Wednesday, September 15, 2010
If we understand the concept of development as a state of individual and collective wellbeing, with individuals and society existing within sustainable means and mechanisms, then we can present an argument thus; that the pre-colonial peoples occupying the territories of what is presently the geographical delineation known as Nigeria, were at various levels of development prior to the abrupt intrusion of Europe, into the respective political and economic affairs of these sometimes large and often times small social formations domiciled within the region (Okoh, 2005: 191-192).
Among the major groups that had commenced defined developmental trajectories, were the Sokoto Caliphate, exercising loose control over the Zaria and Kano areas, the Yorubas to the western parts, the Igbo Republican societies, the Edos, Tivs, Jukuns, Nupe, Efik and Ibibio, Urhobo, and a plethora of other decentralized state like formations. There is as yet an authoritative computation on the precise number of ethnic groups domiciled in Nigeria, but many of these societies existed as individual and independent formations, centuries before modernization hit Africa, and in many respects, they were widely varied, and differed in culture, language, social norms, political and economic institutions etc.
With each of these formations existing within the parameters of their respective autonomy, they were destined on a collision course with the European explorers who initially promoted mercantilist relations. This dovetailed into the “trade in humans” which was an unfortunate episode in the history of Africa’s relations with the world, (Rodney, 1972:108-131). However, it was the imperialist conquest of Africa that proved to be the total deconstruction of the prevailing status quo that the various indigenous people existed within. According to Ikelegbe (2004:1), “it is necessary to demonstrate the achievements and contributions of Nigerian pre-colonial states in the device and utilization of different machineries to govern and sustain their states.” Ikelegbe also identified the presence of both centralized and decentralized authorities, applying sanctions and rewards within the acceptable framework of their unique cultures and values (Ikelegbe, 2007:141-147).
In terms of the practice and maintenance of an effective economic system, these formations making up pre-colonial Nigeria were actively engaged in productive economic activities based on householding, reciprocal and redistributive roles (Zwingina, 1992:31). Zwingina views the household to be the main unit of production, with it also doubling as the immediate unit of consumption. Accordingly, “while the fruits of land and labour belonged first to each individual , reciprocal privileges and duties within the family prescribed a mutual sharing that discouraged personal differences in material prosperity” (July, 1976:111). Untainted by colonial political and economic ideologies, these pre-colonial formations thrived in their unique economies, with a significant volume of surplus left over for the purpose of exchange. This unique exchange was based on the reciprocal needs of the various households, and oftentimes with other social formations, or for expropriation by a centralized formation (Zwingina, 1992: 31; Aderibigbe, 1962: 194).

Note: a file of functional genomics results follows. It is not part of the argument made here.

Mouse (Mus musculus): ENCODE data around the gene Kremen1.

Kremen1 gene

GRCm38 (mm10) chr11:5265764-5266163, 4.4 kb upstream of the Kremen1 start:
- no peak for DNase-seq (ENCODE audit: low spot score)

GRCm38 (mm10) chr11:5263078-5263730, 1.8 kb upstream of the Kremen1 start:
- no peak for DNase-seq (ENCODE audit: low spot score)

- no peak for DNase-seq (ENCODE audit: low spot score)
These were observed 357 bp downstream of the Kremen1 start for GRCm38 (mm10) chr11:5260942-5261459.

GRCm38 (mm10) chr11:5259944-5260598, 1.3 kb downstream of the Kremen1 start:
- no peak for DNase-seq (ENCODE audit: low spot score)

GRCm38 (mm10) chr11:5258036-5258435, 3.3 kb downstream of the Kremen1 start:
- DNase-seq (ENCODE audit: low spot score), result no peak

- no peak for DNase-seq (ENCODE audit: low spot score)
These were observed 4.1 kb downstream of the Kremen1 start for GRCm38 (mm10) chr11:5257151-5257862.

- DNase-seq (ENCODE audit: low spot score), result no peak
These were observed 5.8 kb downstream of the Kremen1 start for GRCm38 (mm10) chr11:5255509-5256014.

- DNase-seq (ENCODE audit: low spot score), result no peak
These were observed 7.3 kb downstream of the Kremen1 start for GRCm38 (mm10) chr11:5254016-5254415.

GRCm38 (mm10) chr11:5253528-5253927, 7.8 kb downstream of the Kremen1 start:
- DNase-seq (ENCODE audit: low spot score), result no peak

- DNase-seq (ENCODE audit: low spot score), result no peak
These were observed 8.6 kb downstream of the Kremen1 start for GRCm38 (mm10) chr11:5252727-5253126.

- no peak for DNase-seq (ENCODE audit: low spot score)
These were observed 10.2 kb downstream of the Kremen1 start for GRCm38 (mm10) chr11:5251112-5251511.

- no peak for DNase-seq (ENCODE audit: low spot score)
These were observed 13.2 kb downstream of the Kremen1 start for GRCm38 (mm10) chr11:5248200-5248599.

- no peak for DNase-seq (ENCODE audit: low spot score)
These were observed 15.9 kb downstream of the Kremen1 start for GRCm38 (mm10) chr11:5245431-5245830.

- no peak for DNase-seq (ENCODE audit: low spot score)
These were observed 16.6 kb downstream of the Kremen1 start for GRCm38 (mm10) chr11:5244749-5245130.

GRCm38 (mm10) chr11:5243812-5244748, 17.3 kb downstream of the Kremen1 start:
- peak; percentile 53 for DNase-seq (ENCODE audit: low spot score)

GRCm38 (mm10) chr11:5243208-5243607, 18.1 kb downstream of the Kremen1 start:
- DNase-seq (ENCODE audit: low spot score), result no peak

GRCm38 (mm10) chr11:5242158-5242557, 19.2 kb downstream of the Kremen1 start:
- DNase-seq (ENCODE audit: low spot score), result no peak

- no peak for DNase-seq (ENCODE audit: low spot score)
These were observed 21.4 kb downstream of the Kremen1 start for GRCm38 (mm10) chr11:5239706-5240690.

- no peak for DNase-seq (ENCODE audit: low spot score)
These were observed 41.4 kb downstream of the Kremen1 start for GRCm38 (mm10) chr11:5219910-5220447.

July, (1976), douses the temptation to categorise pre-colonial African farming economies as subsistence in nature when he pointed that:The societies of pre-colonial Africa were geared to a subsistence agriculture, but traditional African economies were not in any literal sense subsistence economies, for they were quite capable of accumulating and utilizing small but measurable quantities of surplus wealth. The ancient farming communities of Africa organized their land occupation without reference to private ownership, but the principle of private ownership was understood and practiced full well (July, 1976: 117). The inference made from the above is that the social formations in pre-colonial Africa (including the ones domiciled within the boundaries of modern Nigeria) were at various levels of growth and development from the economic point of view. This inference is given more credence when we take into consideration that “the British administration in Nigeria between 1860 and 1960 was made relatively easy by the fact that it met with a philosophy of economic growth on which the modern system was built on” (Ekundare, 1973:383-384). However, while the desire for personal profit was powerful, accumulation in Europe was fuelled by economic principles; in Africa, it was social (July, 1976:117).
More so, the political structure on which the colonial administration was built upon, i.e. the indirect rule system, made effective use of the existing political institutions, proving extremely successful in many cases and only suffering limited friction in areas where the evolution of the socio-economic and political structure had reached levels of sophistication, arguably exceeding the practice in Europe at the time (Edigin and Osarhiemen, 1996 :45).